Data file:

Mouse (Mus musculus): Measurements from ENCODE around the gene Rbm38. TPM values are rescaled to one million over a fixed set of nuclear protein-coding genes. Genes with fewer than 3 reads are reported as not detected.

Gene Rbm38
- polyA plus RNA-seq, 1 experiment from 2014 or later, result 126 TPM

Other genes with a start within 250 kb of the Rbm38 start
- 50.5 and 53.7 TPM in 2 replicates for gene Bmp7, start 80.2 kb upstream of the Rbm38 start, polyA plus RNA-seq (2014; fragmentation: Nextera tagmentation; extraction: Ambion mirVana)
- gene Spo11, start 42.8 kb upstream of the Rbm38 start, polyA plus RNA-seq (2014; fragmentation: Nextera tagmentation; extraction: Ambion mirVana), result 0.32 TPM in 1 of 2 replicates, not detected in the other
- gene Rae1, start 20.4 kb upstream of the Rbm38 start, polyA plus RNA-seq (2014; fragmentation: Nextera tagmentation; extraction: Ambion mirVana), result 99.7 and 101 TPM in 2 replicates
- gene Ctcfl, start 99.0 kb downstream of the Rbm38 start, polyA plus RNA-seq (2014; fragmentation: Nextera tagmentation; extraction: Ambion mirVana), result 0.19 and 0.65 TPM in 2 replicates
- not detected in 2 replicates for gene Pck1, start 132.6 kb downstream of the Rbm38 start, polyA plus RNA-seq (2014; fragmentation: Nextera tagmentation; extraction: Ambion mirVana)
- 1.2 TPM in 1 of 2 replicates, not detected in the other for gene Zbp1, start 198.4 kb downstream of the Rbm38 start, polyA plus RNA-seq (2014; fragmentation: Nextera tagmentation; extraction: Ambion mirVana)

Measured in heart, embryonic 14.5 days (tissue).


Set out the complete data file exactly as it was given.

Mouse (Mus musculus): Measurements from ENCODE around the gene Rbm38. TPM values are rescaled to one million over a fixed set of nuclear protein-coding genes. Genes with fewer than 3 reads are reported as not detected.

Gene Rbm38
- polyA plus RNA-seq, 1 experiment from 2014 or later, result 126 TPM

Other genes with a start within 250 kb of the Rbm38 start
- 50.5 and 53.7 TPM in 2 replicates for gene Bmp7, start 80.2 kb upstream of the Rbm38 start, polyA plus RNA-seq (2014; fragmentation: Nextera tagmentation; extraction: Ambion mirVana)
- gene Spo11, start 42.8 kb upstream of the Rbm38 start, polyA plus RNA-seq (2014; fragmentation: Nextera tagmentation; extraction: Ambion mirVana), result 0.32 TPM in 1 of 2 replicates, not detected in the other
- gene Rae1, start 20.4 kb upstream of the Rbm38 start, polyA plus RNA-seq (2014; fragmentation: Nextera tagmentation; extraction: Ambion mirVana), result 99.7 and 101 TPM in 2 replicates
- gene Ctcfl, start 99.0 kb downstream of the Rbm38 start, polyA plus RNA-seq (2014; fragmentation: Nextera tagmentation; extraction: Ambion mirVana), result 0.19 and 0.65 TPM in 2 replicates
- not detected in 2 replicates for gene Pck1, start 132.6 kb downstream of the Rbm38 start, polyA plus RNA-seq (2014; fragmentation: Nextera tagmentation; extraction: Ambion mirVana)
- 1.2 TPM in 1 of 2 replicates, not detected in the other for gene Zbp1, start 198.4 kb downstream of the Rbm38 start, polyA plus RNA-seq (2014; fragmentation: Nextera tagmentation; extraction: Ambion mirVana)

Measured in heart, embryonic 14.5 days (tissue).